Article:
Bastard Sons of Johnny Cash (BSoJC) will rattle the glass on Friday night and the party will get even wilder on Saturday with Back Porch Mary (BPM), a favorite of the Mercury Lounge crowd.
I was able to catch up with BSoJC's Mark Stuart and BPM's Mike Krug for a couple of quick conversations before this weekend's shows to find out what's happening in both camps. If you want a good picture of what the Mercury is all about, these two bands sum it all up pretty well.
When I caught up with Mark Stuart, he was just packing up and preparing to relocate from San Diego to Austin before hitting the road with the (now) all-Austin-based band that will be accompanying him this Friday night.
This year promises to be a busy year for Bastard Sons of Johnny Cash with a "Best of" album being released in Europe, a heavy tour schedule, appearances at SXSW and the Americana Music Festival in Great Falls, Montana, and plans for a new recording all currently in the works.
While many fans consider BSoJC to have a more traditional take on alt-country, Stuart describes his band's sound as "somewhere between Bakersfield and Austin". Instead of taking its queues from Nashville country, the band draws inspiration from west coast role models like Buck Owens and Merle Haggard as well as Texas-based artists like Steve Earle, Jimmie Dale Gilmore and Joe Ely.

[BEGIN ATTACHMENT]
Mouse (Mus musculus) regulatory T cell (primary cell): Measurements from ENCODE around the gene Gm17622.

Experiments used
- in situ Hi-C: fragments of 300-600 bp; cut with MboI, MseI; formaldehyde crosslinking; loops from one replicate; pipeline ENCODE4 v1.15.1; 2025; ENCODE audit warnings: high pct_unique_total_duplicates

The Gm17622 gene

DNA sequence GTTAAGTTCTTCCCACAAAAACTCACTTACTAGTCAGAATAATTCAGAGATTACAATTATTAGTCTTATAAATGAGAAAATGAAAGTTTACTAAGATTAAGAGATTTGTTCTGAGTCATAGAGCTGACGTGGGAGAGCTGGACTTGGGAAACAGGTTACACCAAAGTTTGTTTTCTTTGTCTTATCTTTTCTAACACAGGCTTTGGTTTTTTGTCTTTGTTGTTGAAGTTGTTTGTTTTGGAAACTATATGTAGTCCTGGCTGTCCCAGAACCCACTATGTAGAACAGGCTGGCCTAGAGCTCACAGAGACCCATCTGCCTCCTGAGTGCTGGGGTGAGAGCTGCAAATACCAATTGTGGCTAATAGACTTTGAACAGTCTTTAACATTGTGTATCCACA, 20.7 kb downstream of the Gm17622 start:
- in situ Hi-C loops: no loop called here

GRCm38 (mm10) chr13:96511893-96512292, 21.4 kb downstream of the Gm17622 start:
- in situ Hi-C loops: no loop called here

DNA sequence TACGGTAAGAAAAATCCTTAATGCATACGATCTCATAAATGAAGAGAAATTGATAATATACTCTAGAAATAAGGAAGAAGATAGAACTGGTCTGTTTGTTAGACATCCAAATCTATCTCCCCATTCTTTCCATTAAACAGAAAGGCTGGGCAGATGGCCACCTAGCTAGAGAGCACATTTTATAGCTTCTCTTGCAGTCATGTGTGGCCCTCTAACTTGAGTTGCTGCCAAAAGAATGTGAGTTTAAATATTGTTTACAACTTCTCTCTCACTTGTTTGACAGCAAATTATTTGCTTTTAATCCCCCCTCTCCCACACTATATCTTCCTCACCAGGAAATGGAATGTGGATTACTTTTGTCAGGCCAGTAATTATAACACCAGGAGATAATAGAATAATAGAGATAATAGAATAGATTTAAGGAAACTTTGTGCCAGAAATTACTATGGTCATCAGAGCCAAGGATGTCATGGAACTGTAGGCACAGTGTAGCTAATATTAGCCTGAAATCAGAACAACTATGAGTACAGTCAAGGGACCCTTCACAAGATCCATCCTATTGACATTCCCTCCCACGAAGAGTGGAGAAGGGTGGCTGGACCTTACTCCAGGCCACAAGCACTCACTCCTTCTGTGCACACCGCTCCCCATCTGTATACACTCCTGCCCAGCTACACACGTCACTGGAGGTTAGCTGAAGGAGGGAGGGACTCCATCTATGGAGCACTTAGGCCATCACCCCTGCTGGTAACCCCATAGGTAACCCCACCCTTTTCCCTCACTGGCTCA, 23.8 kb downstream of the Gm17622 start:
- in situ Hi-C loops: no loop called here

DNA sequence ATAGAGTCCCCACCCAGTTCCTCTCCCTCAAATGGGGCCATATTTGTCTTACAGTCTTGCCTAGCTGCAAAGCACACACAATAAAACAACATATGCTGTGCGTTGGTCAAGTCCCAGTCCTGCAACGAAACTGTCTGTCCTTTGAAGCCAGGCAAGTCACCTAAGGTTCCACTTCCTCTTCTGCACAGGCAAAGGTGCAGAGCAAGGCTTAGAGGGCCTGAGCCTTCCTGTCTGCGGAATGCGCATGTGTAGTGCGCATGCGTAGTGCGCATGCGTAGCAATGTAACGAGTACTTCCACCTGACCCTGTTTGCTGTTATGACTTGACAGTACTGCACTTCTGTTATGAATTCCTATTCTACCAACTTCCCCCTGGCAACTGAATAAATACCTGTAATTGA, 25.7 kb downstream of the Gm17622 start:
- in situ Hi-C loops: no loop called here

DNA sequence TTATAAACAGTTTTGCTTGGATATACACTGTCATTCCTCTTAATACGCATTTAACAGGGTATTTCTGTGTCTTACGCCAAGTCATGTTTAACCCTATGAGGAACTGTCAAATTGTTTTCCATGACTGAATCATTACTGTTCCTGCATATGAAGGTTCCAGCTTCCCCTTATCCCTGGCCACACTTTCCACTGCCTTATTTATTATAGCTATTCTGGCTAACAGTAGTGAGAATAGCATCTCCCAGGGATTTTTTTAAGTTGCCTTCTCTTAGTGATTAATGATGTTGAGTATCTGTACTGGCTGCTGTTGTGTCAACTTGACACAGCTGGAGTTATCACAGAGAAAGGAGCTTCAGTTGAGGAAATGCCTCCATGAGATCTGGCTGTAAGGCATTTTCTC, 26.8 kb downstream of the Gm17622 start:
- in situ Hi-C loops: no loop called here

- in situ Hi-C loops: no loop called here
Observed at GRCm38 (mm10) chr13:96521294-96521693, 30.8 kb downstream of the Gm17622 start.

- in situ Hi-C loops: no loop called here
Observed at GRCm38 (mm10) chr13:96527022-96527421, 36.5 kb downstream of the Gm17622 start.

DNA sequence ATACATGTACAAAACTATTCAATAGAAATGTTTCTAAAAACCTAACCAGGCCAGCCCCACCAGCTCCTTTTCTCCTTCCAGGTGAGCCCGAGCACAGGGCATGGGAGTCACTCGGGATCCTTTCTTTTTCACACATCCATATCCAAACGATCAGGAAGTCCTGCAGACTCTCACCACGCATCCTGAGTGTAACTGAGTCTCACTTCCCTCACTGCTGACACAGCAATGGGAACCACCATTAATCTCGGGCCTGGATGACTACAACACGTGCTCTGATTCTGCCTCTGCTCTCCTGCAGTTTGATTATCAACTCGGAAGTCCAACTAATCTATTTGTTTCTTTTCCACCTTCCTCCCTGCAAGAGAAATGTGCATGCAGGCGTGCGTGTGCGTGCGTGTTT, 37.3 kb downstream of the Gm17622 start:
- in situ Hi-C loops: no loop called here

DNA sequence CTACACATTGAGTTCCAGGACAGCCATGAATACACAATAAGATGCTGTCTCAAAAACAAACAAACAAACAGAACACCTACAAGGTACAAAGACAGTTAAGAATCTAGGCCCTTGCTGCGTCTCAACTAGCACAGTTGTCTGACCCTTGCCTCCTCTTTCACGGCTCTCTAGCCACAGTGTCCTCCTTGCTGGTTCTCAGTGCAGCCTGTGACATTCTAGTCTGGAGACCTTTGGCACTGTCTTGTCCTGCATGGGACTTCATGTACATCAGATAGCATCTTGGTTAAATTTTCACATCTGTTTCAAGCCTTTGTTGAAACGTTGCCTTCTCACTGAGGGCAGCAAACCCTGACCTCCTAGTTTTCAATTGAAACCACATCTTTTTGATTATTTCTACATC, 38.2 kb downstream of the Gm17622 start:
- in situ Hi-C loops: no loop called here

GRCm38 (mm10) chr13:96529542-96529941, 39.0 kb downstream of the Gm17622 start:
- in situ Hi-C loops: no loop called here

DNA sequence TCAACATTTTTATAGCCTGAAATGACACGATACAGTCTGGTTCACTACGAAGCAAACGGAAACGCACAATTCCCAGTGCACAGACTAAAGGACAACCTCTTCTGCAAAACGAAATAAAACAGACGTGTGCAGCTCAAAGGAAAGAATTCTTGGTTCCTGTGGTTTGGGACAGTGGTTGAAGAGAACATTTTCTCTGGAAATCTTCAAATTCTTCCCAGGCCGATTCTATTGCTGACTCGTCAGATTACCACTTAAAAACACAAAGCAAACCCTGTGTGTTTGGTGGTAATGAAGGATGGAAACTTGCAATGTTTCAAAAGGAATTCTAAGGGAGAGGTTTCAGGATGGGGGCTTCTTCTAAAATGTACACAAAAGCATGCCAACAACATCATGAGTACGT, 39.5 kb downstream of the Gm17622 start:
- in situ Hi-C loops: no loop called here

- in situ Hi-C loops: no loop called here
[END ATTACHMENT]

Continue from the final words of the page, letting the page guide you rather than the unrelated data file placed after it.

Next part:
The band's label name, Texicali, sums it up fairly well as the band is more representative of southwestern and Bakersfield country.
According to Mark, the band's next album will actually be a double CD entitled Saturday Night and Sunday Morning and will be "as epic and sweeping as the west itself." When asked if we'd get a preview of any of the new material, Stuart said the band might play a couple of cover tunes, Johnny Cash's "Get Rhythm" and Steve Earle's "Hillbilly Highway", which are planned for the more uptempo, barn-burner "Saturday Night" disc.